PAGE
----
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Freshman and sophomores attend academy next year

What might have been a massive change in the way students attend Oak Harbor High School next year looks to be something more gradual.

Freshmen and sophomores will start attending an academy next school year designed to help them pass the Washington Assessment of Student Learning.

However, officials are waiting a year to institute a junior/senior career academy and a block schedule for the whole school.

“We’re going to grow our ninth grade islands into the 10th grade,” said Dale Leach, assistant principal at Oak Harbor High School.

The current freshman class is divided into separate “islands” which allow students in the class to take English, math and science together. Island teachers also have a common planning period where they meet with each other to better resolve student problems.

When this year’s freshman class becomes sophomores, they will be grouped into similar islands and will take social studies instead of science. Leach said switching science and social studies will allow sophomores more flexibility in the type of science class to take.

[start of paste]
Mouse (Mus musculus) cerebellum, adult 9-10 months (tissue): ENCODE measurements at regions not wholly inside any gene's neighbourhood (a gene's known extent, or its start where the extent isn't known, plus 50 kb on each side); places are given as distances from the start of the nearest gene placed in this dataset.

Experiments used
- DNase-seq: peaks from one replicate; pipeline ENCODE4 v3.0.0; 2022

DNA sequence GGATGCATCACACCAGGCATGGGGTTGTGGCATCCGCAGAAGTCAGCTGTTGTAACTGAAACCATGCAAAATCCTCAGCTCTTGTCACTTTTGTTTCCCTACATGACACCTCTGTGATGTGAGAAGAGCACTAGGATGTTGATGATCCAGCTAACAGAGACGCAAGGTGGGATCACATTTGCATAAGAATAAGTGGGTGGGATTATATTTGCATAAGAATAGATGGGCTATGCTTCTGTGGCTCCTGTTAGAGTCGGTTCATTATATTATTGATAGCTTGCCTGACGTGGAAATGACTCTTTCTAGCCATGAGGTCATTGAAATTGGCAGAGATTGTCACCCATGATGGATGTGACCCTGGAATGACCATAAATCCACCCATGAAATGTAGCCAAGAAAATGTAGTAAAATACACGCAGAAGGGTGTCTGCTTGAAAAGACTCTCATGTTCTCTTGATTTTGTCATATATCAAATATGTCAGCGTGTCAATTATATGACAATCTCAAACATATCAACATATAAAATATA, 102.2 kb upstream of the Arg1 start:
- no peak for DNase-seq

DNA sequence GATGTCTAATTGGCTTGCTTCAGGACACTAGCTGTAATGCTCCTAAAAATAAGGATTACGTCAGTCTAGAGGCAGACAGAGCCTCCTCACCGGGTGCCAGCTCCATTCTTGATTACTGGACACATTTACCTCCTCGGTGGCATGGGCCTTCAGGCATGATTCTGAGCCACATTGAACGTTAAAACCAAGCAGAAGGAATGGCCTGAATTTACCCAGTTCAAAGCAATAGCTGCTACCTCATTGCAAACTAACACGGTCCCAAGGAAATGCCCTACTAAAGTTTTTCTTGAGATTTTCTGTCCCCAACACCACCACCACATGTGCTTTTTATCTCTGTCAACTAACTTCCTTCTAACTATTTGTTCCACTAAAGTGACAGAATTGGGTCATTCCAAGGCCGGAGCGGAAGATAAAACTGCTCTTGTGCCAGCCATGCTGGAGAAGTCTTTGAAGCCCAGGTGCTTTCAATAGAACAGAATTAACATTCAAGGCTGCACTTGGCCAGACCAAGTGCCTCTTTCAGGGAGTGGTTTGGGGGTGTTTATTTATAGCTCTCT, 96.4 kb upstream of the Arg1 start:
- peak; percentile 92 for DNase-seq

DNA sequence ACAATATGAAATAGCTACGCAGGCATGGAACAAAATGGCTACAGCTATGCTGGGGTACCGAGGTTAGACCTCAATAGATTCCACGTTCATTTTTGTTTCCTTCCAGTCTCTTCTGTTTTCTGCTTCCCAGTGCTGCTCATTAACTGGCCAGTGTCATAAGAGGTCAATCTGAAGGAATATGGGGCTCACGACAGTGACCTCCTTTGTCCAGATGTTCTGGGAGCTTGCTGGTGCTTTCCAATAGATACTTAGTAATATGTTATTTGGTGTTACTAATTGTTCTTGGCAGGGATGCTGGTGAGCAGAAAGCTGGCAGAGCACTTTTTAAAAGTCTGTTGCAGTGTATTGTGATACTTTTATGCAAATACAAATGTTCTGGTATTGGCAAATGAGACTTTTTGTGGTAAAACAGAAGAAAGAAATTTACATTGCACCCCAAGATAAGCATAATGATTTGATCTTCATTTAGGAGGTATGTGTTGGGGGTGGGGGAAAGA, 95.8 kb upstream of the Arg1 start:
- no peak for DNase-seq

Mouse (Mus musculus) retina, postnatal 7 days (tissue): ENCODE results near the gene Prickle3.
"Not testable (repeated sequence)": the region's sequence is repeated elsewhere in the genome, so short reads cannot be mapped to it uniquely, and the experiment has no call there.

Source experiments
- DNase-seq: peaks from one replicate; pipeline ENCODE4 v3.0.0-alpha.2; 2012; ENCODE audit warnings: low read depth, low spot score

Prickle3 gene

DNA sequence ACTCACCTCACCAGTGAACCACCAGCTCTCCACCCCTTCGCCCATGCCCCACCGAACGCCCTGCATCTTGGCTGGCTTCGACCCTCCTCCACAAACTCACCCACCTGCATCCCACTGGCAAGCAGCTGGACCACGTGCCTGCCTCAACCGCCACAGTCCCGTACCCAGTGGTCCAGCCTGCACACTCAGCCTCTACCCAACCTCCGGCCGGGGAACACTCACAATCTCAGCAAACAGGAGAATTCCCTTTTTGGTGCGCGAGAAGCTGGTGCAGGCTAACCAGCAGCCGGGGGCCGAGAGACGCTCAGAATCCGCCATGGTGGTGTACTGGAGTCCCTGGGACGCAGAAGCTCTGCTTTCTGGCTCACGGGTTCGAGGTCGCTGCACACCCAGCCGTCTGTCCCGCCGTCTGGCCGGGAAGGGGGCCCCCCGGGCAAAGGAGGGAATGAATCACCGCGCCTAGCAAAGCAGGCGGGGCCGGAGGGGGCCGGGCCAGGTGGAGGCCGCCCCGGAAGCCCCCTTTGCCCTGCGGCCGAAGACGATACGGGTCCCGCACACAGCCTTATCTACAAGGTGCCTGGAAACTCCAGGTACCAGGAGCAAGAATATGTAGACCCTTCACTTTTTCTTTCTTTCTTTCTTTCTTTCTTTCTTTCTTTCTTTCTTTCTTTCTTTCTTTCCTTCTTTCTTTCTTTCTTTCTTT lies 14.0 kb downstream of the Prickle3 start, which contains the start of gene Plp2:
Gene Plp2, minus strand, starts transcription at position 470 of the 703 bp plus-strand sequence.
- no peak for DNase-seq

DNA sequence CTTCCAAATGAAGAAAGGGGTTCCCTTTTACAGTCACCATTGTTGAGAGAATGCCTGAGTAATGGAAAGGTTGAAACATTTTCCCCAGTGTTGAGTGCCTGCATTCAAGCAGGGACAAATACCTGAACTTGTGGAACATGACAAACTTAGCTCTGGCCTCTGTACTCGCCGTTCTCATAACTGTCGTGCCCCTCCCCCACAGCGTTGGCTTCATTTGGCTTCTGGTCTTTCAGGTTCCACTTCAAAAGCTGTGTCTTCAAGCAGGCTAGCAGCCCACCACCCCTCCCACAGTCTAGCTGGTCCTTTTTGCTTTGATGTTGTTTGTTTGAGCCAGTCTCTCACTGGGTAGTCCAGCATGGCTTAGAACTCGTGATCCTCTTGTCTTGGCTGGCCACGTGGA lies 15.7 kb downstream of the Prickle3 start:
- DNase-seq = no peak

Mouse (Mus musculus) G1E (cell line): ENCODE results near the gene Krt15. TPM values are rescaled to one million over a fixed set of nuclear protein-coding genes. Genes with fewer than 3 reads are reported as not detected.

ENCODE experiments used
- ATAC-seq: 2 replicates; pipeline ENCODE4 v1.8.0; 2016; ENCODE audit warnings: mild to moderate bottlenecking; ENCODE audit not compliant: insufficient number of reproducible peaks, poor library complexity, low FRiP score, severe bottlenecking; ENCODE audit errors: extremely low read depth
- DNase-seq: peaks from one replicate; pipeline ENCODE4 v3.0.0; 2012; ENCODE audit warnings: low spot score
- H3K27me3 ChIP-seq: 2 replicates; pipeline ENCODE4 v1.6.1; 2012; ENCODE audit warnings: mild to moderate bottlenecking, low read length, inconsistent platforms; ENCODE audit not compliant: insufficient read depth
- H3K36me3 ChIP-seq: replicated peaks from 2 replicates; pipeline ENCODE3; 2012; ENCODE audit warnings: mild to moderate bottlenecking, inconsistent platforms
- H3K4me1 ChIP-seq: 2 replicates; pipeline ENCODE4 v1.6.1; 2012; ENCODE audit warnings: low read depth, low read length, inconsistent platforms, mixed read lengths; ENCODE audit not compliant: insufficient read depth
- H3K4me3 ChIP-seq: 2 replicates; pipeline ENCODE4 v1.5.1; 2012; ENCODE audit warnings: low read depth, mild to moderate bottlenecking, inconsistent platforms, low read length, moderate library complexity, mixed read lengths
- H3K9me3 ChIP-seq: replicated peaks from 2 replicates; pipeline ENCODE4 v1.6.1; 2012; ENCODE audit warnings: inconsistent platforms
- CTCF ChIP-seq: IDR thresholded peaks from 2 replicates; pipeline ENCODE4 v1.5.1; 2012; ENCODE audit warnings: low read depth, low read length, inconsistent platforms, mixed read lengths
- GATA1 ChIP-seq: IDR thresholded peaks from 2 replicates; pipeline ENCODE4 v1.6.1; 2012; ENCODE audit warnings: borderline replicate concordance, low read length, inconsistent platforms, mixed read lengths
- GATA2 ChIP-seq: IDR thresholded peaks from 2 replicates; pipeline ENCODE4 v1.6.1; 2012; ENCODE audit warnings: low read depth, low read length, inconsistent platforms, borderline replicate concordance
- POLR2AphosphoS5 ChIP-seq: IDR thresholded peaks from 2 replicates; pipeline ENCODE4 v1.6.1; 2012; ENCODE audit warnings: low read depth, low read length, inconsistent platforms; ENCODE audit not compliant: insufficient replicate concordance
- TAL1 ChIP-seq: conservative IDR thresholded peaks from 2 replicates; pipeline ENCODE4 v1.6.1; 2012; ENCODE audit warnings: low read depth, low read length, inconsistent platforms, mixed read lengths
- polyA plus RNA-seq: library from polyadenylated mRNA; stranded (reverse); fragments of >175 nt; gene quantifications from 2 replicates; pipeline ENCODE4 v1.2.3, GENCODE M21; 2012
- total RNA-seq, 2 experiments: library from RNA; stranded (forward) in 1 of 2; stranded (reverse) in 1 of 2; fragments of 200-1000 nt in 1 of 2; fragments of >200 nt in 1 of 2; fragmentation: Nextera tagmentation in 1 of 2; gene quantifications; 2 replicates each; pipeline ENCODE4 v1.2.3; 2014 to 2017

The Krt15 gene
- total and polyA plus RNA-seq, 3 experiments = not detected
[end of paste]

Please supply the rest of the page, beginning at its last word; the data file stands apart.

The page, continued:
The academy is designed to help students pass the WASL, which becomes a graduation requirement beginning with this year’s freshman class. Approximately 200 freshman at the high school failed part of the WASL when they were seventh graders and school officials are expecting a similar number next year.

Leach said their wasn’t enough time to institute the career academy for juniors and seniors. In that academy, juniors and seniors would choose a major and begin to prepare for life after high school. Plans for the career academy would have to be ready now because students are starting to register for classes next year.

“That was too short a time line,” Leach said.

As officials work on implementing a career academy, they are also developing a block schedule for classes. Students would attend four classes a day every other day instead of six classes every day. School officials have said the new schedule provides more options for students and the longer periods provide time to delve into subjects with greater detail.

During a community meeting last December, some parents were concerned that more classes would overwhelm students. Others were concerned that, while the class periods were longer, the amount of time student spends in class over the course of the semester is reduced.

Leach said school officials will continue the conversation over the next year.

He said more meetings need to take place and the information based on research needs to be presented to the community. He also pointed out that there has been community support expressed for the block schedule.

“We’ve had lots of positive response to the block schedule,” Leach said.

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